Benjamin Graham is widely held up as not only a great investor, but also a great teacher of investing. It was Graham's guidance that largely shaped Warren Buffett into the stock market legend he is today.
We too can benefit from Graham's wisdom. Below you'll find eight lessons from a speech Graham gave in San Francisco in 1963. Each remains as brilliant today as it was then.
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1. On salesmen and reading the fine print
Since Dec. 31, 2008, the S&P 500 is up 134%. Since Dec. 31, 2007, the S&P 500 is up just 44%. If you were a salesman selling an investment today, which date would you choose to advertise?
Be wary of promises of future success based on past performance. Sometimes they're based on an arbitrary time frame that has no context or relevance to the market today.
2. On bubbles, then and now
Understanding human nature is critical to understanding market movements over the long term. Sometimes we get a bit too excited and lose sight of risks. Other times our pessimism blinds us to huge upside opportunities.
If we accept that the markets will overreact to both the upside and the downside with a cool, non-emotional mind, we can can take advantage of the opportunities that market swings present. Graham agrees, as he points out in the following lesson.
3. On anticipating market cycles (in order to buy great stocks when prices are low)
In other words, plan for both bull and bear markets. When the market drops, don't panic; think of it as your chance to buy low.
4. On stock market "experts" and their predictions for the future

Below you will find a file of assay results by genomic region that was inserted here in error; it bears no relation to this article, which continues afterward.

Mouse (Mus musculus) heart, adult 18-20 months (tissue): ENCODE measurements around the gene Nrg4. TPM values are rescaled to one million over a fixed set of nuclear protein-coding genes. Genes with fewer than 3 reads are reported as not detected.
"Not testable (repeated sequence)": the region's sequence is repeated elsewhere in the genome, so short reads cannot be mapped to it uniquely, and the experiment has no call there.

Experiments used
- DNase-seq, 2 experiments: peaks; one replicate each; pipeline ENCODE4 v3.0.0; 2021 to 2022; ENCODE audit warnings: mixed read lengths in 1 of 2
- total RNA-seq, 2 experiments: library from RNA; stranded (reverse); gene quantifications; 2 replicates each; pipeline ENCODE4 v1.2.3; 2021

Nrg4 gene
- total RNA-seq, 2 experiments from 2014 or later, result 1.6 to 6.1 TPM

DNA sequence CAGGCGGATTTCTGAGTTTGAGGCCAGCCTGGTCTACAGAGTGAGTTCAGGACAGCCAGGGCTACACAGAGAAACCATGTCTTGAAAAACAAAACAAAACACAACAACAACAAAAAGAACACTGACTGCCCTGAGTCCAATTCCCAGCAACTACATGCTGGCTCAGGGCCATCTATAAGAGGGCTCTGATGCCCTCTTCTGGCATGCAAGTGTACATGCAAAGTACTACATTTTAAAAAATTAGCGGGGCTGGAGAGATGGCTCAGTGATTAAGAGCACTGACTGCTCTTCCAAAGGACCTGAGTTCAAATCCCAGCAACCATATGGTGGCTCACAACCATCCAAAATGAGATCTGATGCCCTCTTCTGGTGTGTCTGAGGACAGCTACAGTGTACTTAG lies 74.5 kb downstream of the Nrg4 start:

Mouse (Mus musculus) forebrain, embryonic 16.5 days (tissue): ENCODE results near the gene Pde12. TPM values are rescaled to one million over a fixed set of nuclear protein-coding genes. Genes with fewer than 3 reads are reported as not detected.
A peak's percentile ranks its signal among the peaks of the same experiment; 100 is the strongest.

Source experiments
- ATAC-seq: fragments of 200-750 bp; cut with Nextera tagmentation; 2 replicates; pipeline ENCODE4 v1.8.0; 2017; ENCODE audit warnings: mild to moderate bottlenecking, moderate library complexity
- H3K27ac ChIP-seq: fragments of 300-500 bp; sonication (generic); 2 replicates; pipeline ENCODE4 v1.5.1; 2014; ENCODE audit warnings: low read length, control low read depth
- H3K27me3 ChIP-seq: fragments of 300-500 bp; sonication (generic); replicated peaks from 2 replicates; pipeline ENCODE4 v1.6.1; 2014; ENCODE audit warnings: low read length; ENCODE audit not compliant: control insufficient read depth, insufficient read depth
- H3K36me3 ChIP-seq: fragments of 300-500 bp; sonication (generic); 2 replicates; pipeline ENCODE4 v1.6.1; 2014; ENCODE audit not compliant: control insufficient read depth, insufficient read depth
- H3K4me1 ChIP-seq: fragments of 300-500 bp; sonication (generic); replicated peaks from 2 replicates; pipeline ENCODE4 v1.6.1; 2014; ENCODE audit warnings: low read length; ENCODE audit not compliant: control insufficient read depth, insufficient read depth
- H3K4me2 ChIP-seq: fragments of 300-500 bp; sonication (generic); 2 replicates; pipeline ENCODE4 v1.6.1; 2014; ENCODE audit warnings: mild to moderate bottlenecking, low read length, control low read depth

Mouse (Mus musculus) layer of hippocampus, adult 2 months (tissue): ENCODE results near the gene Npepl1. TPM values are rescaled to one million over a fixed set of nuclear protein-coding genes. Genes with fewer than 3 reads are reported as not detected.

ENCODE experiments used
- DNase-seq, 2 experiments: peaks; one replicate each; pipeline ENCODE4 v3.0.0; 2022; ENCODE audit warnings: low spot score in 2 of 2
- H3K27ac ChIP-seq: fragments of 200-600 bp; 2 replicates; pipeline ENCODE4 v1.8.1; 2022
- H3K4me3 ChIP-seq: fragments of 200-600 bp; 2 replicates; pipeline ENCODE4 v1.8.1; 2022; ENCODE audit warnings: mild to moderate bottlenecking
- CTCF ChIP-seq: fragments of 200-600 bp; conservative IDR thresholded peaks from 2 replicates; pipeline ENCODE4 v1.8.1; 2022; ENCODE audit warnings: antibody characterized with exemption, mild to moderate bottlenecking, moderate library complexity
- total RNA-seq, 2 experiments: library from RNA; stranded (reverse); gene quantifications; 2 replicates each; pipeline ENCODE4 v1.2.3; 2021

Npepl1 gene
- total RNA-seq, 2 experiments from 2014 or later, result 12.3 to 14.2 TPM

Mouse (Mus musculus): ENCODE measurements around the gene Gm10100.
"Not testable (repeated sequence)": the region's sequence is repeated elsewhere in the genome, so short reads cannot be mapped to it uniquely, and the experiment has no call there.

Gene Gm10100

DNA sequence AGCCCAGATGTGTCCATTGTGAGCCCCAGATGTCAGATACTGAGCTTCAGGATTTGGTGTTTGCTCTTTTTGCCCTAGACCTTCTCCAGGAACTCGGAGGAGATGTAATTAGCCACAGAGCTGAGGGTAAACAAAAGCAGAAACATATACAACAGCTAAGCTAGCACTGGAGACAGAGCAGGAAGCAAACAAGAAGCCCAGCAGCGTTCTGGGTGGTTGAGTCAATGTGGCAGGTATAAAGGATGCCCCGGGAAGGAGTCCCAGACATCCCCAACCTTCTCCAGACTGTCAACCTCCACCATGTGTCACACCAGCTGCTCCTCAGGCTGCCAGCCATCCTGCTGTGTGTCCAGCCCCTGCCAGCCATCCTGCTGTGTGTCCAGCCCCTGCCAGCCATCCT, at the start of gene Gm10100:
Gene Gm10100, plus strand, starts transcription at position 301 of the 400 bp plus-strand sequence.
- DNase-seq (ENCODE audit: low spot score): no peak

You could argue that Graham's central tenet is that the markets, broadly, are unpredictable. You'll see this theme come up again and again in this speech and in his other writings.
Humility is a great indicator of a true market expert, while hubris is the mark of a novice.
5. Graham would have loved modern index funds for the average investor
He then added wryly:
6. The two conditions required to beat the market
If you don't want to passively invest in index funds -- which is likely what Graham would recommend for most people -- then you must have a strategy to succeed over the long term. Graham's strategy was to focus on value above all else.
How can an ordinary investor apply that strategy? Fortunately, he elaborates on that in our final lesson.
7. How to pick stocks
There you have it. Look beyond the flashy stock-market darlings, find boring opportunities on the cheap, and don't be afraid to dive into the special situations that others avoid. The key to each, as Graham said, is to buy at a bargain.
The article 7 Timeless Lessons for Investing in Uncertain Times originally appeared on Fool.com.
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